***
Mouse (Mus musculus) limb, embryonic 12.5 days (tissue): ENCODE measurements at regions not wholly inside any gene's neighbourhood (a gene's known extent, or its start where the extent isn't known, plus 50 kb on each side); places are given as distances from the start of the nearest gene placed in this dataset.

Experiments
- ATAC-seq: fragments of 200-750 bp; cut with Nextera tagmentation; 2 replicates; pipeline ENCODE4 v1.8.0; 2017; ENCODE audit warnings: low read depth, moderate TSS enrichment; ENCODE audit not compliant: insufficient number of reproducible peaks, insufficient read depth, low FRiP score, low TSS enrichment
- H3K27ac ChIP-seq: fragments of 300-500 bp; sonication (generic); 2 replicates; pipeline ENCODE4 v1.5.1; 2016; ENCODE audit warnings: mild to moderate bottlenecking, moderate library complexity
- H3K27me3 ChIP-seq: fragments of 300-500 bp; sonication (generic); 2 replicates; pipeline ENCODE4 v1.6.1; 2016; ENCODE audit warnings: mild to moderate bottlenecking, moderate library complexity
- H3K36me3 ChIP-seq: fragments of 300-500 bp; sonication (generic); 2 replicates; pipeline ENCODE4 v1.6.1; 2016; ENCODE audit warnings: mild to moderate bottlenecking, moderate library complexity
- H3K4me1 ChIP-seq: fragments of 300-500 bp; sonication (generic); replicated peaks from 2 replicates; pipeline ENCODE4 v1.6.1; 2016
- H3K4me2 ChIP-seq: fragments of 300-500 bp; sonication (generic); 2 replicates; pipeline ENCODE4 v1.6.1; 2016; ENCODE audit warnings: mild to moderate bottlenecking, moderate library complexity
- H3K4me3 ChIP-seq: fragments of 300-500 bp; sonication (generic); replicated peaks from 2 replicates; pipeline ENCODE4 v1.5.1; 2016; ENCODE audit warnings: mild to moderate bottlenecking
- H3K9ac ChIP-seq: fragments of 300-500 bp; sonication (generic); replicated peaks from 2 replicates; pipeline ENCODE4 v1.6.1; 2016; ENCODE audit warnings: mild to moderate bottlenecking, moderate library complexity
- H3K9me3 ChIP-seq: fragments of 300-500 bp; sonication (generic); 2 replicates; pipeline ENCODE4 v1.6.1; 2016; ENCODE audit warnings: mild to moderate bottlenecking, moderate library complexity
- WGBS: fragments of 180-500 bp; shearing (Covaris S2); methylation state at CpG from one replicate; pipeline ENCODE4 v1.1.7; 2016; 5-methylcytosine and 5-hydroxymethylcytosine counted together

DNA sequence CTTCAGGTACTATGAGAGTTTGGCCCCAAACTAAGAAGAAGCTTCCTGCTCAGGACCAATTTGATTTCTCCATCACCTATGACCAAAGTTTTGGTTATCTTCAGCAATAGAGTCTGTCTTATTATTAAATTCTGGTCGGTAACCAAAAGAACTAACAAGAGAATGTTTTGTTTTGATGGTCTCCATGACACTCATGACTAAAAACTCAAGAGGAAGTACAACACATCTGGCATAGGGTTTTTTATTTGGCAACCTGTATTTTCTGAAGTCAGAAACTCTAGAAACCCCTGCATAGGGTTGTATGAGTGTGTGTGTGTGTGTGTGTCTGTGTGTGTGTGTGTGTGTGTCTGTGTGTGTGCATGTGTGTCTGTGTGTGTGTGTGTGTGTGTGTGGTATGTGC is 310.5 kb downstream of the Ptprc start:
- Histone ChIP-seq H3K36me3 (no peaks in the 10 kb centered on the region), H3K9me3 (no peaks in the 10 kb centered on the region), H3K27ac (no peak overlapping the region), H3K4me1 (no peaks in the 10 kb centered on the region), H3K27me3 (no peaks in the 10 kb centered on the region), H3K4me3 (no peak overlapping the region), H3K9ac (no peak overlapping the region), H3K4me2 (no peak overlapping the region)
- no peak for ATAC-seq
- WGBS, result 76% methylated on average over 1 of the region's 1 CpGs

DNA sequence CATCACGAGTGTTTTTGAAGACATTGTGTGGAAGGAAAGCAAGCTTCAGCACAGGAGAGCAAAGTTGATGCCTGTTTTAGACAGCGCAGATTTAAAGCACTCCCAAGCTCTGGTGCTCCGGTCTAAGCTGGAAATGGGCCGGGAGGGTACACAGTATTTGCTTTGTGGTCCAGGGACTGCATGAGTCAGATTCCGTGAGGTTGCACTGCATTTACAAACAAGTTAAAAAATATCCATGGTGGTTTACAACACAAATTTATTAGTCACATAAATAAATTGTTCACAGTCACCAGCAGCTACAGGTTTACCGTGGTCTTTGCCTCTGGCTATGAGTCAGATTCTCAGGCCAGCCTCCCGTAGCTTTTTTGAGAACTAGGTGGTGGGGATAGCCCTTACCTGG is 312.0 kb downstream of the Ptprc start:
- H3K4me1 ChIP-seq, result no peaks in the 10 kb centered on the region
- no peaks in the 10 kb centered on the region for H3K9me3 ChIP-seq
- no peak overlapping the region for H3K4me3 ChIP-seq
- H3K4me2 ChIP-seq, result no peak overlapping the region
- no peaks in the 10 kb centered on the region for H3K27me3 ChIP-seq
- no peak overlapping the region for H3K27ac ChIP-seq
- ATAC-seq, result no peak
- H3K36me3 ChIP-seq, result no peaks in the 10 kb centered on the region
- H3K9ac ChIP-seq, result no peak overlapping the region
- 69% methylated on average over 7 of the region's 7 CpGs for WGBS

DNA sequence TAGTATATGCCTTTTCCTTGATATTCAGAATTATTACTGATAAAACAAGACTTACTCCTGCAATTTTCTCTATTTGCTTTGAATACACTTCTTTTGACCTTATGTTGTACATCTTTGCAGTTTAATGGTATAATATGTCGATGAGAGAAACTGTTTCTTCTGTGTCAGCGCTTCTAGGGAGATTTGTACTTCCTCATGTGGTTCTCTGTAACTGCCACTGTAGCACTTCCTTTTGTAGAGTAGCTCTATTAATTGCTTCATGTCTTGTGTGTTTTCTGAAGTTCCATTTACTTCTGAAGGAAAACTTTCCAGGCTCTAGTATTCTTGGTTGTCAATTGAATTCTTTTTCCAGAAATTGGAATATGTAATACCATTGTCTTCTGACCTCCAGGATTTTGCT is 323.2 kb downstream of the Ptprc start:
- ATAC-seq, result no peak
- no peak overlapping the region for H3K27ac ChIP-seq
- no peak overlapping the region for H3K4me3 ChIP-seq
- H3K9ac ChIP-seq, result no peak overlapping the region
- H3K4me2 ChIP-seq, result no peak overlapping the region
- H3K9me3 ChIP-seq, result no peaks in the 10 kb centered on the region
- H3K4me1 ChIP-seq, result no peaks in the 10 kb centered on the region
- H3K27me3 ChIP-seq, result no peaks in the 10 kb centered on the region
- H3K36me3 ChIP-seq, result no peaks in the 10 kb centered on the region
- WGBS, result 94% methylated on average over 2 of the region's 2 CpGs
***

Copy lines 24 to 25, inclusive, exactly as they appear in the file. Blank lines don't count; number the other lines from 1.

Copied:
- ATAC-seq, result no peak
- H3K36me3 ChIP-seq, result no peaks in the 10 kb centered on the region